Fascinating, if a little shallow, article in the NY Times today about Chinese orphans who were adopted by Jewish families and are now reaching the age where a greater sense of being Jewish is imparted to them.
But seldom is the juxtaposition of homeland and new home, of faith and background, so stark. And nothing brings out the contrasts like a bat mitzvah, as formal a declaration of identity as any 13-year-old can be called upon to make. The contradictions show up in ways both playful â€” yin-and-yang yarmulkes, kiddush cups disguised as papier-mÃ¢chÃ© dragons, kosher lo mein and veal ribs at the buffet â€” and profound.
Yet for Cece, as everyone calls Cecelia, and for many of the girls like her, the odd thing about the whole experience is that it’s not much odder than it is for any 13-year-old.
â€œI knew that when I came to this age I was going to have to do it, so it was sort of natural,â€ she said a few days before the ceremony at Congregation Rodeph Sholom, a Reform synagogue on West 83rd Street where she has been a familiar face since her days in the Little Twos program. Besides, she said with a shrug, â€œMost of my Chinese friends are Jewish.â€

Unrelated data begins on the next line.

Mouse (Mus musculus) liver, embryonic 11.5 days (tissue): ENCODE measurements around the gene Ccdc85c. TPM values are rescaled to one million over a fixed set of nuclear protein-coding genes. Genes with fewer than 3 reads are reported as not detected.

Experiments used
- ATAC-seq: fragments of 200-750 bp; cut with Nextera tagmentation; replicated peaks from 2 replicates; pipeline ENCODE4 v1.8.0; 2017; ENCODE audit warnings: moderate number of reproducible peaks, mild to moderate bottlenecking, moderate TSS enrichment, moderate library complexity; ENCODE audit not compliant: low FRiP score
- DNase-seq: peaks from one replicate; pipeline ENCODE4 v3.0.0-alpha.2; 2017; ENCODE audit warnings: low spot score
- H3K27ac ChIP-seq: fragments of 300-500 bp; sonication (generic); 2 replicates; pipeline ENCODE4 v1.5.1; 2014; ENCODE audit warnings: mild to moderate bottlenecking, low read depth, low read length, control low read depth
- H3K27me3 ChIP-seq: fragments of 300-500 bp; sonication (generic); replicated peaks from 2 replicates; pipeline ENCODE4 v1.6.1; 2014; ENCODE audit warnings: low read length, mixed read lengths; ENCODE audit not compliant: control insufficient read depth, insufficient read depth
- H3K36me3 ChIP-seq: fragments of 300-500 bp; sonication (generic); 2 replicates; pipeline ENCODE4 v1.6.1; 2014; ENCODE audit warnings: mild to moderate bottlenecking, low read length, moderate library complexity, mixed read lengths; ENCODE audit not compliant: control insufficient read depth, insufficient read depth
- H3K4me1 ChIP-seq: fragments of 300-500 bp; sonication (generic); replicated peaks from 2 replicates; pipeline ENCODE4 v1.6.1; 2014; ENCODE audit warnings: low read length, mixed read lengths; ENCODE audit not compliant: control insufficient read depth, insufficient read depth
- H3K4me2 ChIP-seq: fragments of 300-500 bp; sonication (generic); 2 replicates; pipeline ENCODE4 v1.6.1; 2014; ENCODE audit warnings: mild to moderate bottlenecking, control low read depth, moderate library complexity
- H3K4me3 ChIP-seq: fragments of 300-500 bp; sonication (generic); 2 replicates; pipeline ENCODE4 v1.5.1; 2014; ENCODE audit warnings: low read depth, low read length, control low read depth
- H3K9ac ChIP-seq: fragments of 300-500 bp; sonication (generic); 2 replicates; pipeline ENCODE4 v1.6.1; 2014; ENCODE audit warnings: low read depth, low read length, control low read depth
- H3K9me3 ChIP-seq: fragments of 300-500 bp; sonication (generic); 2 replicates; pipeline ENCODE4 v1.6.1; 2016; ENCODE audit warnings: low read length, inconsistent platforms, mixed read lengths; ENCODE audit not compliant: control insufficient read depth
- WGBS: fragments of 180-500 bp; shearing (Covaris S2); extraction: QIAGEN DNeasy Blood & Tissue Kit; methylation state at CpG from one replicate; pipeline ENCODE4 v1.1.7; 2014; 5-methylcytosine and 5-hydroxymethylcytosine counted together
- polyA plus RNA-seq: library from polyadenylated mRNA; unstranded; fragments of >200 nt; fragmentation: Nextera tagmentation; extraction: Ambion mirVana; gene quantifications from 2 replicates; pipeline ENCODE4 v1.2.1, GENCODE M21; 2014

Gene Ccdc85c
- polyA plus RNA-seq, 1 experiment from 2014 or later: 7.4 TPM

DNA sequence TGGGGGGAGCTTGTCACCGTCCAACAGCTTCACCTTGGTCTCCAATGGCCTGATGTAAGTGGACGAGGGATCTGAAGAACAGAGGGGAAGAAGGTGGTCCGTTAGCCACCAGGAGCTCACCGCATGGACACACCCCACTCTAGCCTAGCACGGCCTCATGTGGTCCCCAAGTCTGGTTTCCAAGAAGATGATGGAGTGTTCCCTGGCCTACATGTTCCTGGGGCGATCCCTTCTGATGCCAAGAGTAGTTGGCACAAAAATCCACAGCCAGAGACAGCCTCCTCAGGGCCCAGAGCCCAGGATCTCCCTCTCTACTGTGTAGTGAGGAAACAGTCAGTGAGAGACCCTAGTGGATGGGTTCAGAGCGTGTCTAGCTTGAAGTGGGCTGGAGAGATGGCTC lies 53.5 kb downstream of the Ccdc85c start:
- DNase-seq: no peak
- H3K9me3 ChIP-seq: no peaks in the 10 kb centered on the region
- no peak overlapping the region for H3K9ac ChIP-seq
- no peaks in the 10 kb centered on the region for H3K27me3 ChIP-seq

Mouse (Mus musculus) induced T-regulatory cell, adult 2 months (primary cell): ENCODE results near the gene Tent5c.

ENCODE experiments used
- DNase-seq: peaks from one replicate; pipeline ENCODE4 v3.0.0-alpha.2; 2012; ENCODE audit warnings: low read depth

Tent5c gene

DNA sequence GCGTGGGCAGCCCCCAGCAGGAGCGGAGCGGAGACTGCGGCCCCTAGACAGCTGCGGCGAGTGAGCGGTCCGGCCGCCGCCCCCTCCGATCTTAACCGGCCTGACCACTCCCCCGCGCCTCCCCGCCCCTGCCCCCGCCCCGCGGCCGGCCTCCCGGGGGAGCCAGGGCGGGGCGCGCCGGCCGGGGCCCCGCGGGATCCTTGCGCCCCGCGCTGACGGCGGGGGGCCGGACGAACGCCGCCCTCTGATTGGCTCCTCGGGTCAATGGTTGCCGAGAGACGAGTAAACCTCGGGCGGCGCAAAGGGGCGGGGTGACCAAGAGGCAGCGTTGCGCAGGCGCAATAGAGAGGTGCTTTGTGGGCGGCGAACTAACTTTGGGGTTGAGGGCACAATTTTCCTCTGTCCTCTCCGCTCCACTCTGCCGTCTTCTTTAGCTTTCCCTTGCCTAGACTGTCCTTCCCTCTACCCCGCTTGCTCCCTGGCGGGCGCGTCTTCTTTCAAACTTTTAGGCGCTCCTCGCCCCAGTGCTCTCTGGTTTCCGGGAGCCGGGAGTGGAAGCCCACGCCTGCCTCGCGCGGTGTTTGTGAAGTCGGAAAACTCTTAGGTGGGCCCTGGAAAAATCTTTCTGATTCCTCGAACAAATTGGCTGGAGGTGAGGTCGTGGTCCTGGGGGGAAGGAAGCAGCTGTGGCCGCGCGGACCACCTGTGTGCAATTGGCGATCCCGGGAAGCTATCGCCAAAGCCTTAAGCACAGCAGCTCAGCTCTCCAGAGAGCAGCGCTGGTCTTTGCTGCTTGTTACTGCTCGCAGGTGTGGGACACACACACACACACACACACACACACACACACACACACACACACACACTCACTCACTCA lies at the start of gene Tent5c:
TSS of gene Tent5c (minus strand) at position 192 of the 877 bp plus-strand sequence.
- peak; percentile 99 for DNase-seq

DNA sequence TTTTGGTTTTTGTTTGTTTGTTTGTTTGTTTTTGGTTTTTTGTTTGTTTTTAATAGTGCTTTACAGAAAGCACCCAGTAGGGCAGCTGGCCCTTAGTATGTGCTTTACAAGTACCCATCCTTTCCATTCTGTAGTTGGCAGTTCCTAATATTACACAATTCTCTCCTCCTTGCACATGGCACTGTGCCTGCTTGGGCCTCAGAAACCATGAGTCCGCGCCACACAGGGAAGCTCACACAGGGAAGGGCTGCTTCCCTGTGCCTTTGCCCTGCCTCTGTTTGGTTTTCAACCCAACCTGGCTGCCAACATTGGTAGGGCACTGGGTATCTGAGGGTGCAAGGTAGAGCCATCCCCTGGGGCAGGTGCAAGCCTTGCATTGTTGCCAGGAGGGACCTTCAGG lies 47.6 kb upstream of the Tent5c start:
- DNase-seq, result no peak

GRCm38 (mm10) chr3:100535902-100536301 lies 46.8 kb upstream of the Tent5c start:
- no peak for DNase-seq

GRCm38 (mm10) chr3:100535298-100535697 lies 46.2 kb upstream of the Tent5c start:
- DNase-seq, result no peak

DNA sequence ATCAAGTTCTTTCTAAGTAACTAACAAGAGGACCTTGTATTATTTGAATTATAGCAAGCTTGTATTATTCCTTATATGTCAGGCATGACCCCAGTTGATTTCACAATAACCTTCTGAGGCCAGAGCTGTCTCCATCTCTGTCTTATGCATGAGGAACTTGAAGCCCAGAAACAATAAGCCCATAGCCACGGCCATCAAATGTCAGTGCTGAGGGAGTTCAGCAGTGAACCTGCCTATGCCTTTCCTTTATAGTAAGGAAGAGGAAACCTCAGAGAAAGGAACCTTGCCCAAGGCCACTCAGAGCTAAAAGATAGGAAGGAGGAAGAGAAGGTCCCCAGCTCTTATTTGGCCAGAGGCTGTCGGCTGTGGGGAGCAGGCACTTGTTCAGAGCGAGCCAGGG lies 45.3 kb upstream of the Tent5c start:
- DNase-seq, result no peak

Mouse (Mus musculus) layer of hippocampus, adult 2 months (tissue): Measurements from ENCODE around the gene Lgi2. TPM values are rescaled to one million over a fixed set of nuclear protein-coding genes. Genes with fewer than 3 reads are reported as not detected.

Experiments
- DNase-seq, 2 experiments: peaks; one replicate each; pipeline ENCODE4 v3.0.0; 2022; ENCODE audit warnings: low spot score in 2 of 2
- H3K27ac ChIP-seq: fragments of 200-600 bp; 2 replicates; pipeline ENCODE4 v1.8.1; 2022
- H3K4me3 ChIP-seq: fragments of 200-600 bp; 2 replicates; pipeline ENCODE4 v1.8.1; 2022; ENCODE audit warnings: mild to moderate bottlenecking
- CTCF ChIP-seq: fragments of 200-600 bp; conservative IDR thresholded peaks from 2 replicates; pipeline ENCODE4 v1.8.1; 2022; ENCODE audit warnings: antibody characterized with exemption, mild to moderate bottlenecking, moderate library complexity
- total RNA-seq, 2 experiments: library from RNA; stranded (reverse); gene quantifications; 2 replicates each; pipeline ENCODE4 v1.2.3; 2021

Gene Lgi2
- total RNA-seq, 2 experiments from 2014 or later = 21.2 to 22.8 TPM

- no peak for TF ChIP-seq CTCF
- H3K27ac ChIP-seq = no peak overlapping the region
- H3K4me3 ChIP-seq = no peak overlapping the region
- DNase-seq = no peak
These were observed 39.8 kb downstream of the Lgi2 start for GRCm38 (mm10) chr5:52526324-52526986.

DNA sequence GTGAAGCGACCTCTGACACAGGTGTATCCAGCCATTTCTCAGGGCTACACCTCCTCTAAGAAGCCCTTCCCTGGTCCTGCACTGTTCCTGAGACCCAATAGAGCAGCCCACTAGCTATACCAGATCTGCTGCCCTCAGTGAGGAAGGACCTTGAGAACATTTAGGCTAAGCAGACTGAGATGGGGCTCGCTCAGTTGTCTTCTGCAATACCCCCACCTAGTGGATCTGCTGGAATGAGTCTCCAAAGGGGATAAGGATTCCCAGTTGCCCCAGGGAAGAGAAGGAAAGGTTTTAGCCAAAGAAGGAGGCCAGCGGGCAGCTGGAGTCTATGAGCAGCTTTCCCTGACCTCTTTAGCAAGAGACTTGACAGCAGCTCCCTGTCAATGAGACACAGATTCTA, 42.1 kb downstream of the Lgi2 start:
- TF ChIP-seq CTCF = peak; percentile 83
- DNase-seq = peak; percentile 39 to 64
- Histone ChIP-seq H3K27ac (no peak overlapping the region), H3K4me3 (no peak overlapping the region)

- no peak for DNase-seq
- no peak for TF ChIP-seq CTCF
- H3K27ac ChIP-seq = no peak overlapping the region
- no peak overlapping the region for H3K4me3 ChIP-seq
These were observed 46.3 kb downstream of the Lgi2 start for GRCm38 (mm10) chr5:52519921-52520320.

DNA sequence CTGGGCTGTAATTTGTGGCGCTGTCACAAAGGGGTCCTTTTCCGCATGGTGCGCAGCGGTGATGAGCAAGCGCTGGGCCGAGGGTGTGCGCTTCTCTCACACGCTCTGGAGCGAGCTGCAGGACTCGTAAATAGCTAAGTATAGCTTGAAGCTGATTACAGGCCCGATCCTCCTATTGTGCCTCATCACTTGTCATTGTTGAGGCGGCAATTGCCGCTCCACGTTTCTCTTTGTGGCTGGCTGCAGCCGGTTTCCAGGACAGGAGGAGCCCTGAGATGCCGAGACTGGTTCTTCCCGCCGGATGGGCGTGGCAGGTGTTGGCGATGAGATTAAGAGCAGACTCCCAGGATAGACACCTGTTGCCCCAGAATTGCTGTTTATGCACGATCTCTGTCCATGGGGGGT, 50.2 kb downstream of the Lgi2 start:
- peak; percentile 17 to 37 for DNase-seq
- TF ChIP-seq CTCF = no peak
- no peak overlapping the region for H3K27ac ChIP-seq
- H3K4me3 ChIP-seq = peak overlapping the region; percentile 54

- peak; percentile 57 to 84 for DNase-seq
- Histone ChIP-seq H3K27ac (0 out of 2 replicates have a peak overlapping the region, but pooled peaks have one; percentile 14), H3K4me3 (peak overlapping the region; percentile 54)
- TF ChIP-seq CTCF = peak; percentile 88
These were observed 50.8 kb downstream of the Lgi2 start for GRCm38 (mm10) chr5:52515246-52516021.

Cecilia Shapiro-Nealon is also Fu Qian. Her mother – Shapiro – is Jewish, her
father other mother – Nealon – is Roman Catholic but “drawn to Judaism” and she is Chinese born. Her parents raised her “relatively traditional” Jewish.
â€œSo, Cece,â€ Rabbi Levine said, â€œwhat do you connect to most about your Judaism?â€
Cece had transformed into the archetypal opaque teenager.
â€œI think I like the holidays, and, um, yeah,â€ she said, looking down.
The rabbi asked her to recite for him. She did.
â€œI love it,â€ Rabbi Levine said. â€œYou have a beautiful voice. Your Hebrew is perfect. The only thing I need you to do, Cece, is project. Just give me a â€˜Baruch’ like you’re singing in the shower.â€
â€œBaruch,â€ Cece said, a bit louder.